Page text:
There is a wide range and age of stonework in the castle which was originally built in the 13th century, and as you can see from the photo above,  the more modern finished red sandstone sits beside the original rough stonework used to build the castle. The castle has a long history and the Hepburn family, one of the greatest landowners in Scotland, occupied the castle for long periods and there is speculation that Mary Queen of Scots may have stayed there briefly. As you walk around the castle, you come across the pit prison (photo) which went into a deep dungeon and you get the feeling that if you were put down there, you might never see the light of day again. One of the main parts of the living quarters of the castle was later turned into a doocot (photo). The castle sits by the river Tyne and if you walk round the back of the castle – see photos below – you get a peaceful feeling and a great view up to the castle walls and along the river. If you are visiting East Lothian, put this castle on your list – just don’t tell anyone.

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North wall of Hailes Castle.

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View along the River Tyne from Hailes Castle.

I wasn’t going to put any more photos of tulips on the blog this year, in case readers might get tulip fatigue but taking our friends to North Berwick Gardens we came across 2 vibrant displays which the local municipal gardeners had planted. The combination of the tulips and wallflower was not too harsh, despite the bright colours – see photos below. I took a close up of one of the tulip heads and it could be an example of Japanese art.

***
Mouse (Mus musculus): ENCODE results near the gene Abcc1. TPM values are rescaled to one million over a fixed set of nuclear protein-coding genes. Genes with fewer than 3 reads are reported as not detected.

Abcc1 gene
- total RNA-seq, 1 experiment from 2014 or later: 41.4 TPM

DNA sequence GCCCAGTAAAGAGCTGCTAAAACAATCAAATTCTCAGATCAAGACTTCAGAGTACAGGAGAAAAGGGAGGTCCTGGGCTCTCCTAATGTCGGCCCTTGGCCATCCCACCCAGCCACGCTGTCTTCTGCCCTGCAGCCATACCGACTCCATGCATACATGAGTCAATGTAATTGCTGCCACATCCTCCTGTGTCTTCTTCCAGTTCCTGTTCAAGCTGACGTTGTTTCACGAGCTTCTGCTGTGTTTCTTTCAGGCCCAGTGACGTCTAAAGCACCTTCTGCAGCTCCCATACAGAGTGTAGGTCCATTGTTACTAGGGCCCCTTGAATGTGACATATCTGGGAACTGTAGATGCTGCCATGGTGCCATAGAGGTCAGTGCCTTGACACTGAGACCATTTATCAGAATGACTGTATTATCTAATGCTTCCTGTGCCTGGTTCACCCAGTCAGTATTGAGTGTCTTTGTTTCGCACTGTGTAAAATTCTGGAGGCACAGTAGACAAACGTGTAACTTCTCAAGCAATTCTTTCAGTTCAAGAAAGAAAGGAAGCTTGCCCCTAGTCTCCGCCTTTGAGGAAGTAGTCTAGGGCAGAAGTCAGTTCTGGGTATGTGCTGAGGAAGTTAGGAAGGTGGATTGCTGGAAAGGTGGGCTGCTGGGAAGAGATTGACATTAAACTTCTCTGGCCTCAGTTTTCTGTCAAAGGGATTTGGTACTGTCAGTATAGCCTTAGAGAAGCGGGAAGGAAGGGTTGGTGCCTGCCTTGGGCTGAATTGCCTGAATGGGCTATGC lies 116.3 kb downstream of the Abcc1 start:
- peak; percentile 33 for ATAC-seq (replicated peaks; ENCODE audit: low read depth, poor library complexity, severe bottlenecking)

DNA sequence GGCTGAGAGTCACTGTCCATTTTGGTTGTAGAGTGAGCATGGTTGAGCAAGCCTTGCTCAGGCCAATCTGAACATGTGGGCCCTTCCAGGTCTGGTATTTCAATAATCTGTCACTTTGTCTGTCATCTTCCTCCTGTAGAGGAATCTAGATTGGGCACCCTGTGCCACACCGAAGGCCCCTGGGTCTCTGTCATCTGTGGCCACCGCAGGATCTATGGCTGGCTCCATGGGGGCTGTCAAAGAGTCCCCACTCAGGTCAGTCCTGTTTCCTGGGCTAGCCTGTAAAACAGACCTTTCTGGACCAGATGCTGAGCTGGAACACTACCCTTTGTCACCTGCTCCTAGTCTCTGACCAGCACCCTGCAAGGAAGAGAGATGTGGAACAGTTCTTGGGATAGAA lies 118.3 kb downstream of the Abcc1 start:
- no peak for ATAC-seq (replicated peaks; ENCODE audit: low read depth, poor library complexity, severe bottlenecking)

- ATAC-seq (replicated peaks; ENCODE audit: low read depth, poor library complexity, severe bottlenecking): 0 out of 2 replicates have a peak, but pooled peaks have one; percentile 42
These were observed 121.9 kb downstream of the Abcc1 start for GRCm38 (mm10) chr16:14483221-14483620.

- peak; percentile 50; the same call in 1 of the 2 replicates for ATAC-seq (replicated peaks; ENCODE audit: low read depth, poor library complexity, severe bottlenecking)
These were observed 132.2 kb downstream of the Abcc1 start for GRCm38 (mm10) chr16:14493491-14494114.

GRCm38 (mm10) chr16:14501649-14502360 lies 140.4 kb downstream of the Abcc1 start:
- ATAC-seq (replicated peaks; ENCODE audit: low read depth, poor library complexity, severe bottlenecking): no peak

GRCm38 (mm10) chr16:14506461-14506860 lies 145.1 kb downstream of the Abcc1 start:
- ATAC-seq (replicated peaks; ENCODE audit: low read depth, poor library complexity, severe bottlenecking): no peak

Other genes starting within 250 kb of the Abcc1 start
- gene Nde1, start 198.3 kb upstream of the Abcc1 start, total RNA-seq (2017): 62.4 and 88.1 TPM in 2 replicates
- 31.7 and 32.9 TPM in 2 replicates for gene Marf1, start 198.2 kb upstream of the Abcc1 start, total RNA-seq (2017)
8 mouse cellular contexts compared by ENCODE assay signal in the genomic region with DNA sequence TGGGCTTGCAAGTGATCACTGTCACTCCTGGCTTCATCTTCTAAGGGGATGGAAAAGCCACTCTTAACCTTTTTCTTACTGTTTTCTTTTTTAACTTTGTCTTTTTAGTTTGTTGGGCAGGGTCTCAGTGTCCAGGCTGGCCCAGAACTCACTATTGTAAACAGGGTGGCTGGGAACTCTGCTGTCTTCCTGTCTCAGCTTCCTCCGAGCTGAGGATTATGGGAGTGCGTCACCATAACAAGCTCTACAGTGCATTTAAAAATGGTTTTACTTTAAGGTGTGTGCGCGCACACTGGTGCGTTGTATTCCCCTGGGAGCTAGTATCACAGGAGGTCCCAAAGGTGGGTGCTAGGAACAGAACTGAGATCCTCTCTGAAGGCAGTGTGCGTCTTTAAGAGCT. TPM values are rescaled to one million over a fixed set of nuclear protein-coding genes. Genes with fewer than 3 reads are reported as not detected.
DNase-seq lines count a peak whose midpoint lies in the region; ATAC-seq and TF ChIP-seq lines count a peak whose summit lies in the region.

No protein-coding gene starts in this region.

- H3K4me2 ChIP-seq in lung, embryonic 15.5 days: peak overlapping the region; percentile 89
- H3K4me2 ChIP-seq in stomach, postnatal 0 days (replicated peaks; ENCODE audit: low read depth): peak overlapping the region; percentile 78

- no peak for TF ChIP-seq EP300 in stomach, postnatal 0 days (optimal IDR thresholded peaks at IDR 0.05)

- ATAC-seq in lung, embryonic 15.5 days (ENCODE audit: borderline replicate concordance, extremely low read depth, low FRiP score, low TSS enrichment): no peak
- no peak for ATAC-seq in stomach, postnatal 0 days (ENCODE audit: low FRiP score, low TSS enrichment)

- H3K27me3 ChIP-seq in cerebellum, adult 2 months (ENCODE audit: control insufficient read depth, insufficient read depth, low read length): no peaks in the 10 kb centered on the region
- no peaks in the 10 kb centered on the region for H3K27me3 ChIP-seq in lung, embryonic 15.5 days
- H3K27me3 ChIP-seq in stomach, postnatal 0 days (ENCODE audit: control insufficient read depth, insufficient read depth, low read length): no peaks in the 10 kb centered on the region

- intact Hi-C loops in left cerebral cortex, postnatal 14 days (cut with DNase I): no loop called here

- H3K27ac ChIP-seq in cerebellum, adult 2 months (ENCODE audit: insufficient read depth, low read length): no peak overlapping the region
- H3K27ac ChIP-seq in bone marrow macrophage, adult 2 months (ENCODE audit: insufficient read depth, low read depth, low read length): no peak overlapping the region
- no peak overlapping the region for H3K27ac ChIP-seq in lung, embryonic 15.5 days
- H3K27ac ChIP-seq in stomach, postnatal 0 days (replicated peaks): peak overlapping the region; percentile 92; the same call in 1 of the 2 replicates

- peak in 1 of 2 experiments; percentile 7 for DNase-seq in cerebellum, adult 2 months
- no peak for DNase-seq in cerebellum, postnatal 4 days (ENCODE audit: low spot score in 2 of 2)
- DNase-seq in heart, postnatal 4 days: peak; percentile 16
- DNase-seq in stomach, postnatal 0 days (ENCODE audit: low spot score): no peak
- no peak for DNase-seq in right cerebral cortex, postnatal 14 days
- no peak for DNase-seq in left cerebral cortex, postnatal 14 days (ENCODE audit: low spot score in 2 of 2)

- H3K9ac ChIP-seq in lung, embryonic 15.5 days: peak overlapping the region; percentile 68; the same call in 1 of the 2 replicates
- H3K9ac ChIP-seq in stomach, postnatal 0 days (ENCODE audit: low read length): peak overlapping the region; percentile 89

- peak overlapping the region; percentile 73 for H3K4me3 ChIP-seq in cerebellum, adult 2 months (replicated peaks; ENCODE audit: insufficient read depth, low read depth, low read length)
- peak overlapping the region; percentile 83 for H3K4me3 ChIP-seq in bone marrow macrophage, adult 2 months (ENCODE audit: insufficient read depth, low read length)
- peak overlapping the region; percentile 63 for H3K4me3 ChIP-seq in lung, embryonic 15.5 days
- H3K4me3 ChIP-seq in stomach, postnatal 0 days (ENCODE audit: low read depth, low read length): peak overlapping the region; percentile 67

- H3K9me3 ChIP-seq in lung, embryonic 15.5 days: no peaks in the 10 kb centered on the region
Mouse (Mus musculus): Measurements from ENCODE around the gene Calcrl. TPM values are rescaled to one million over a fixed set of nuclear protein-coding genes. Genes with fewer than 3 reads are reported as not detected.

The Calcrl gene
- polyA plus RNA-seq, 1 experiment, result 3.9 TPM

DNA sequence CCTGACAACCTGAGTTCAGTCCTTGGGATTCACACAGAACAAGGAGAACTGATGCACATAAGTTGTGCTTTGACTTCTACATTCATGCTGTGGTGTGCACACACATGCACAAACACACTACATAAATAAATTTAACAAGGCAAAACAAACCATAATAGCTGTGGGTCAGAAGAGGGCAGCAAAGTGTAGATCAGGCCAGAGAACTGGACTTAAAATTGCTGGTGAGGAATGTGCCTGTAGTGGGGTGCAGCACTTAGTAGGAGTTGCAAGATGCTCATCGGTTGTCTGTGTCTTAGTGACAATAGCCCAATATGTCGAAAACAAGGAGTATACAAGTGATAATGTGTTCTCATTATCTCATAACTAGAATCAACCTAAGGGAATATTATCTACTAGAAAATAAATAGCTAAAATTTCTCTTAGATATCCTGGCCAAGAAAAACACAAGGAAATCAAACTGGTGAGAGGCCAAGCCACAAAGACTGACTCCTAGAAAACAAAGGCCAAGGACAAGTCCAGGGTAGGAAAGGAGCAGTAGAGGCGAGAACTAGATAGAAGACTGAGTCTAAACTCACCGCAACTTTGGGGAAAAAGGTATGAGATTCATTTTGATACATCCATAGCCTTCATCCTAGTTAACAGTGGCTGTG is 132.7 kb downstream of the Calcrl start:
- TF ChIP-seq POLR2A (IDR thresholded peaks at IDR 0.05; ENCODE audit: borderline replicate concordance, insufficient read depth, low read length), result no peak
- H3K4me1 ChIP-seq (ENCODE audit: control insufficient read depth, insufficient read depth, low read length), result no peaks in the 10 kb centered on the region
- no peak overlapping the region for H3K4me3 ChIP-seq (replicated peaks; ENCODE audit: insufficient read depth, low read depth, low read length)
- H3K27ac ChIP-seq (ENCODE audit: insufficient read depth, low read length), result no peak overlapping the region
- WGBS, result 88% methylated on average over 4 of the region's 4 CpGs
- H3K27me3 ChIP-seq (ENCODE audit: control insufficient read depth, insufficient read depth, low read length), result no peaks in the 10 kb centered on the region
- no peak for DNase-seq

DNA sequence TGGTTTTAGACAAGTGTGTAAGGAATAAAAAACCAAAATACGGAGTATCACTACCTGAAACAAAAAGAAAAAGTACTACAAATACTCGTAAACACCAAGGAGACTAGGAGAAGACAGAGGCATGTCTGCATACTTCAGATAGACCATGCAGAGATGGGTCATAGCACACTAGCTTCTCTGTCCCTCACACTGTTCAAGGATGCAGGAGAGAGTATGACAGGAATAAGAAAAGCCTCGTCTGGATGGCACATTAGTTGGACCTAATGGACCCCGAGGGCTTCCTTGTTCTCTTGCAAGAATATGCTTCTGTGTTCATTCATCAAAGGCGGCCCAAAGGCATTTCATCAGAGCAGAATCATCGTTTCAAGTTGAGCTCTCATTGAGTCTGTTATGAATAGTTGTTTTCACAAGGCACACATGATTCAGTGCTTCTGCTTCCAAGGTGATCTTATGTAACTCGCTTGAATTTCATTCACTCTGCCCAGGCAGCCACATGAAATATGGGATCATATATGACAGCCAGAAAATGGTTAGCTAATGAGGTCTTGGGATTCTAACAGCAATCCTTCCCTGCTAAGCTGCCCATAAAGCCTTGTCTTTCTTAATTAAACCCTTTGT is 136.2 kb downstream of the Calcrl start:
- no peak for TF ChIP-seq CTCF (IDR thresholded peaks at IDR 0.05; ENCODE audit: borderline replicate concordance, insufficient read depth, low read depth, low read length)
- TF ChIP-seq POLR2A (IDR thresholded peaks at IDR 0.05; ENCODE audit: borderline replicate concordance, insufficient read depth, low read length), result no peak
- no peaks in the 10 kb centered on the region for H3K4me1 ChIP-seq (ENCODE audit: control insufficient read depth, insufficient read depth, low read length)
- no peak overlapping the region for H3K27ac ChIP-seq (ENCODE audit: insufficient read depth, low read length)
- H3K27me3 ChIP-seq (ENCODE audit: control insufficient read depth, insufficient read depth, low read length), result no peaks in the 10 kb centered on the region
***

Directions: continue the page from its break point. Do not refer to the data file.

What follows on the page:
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Tulips and wallflowers in North Berwick gardens

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Tulips and wallflowers in North Berwick gardens

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Stunning tulip head in North Berwick

 

Early Spring flowers and North Berwick walk

December 9, 2014

On an outing last week, my wife and I stopped at The Walled Garden which is situated between the villages of Gullane (pr Gullin – good photos) and Direlton (pr Dirlton – good photos on site). We were going for coffee, tea and cake. Outside the restaurant/shop, were buckets with spring flowers in them for sale – a bit disconcerting at the start of December. It would be interesting to know how recently spring flowers became available so early – last 5-10 years perhaps? Despite my personal dislike of having these flowers before the New Year, I still took some nice photos – see below.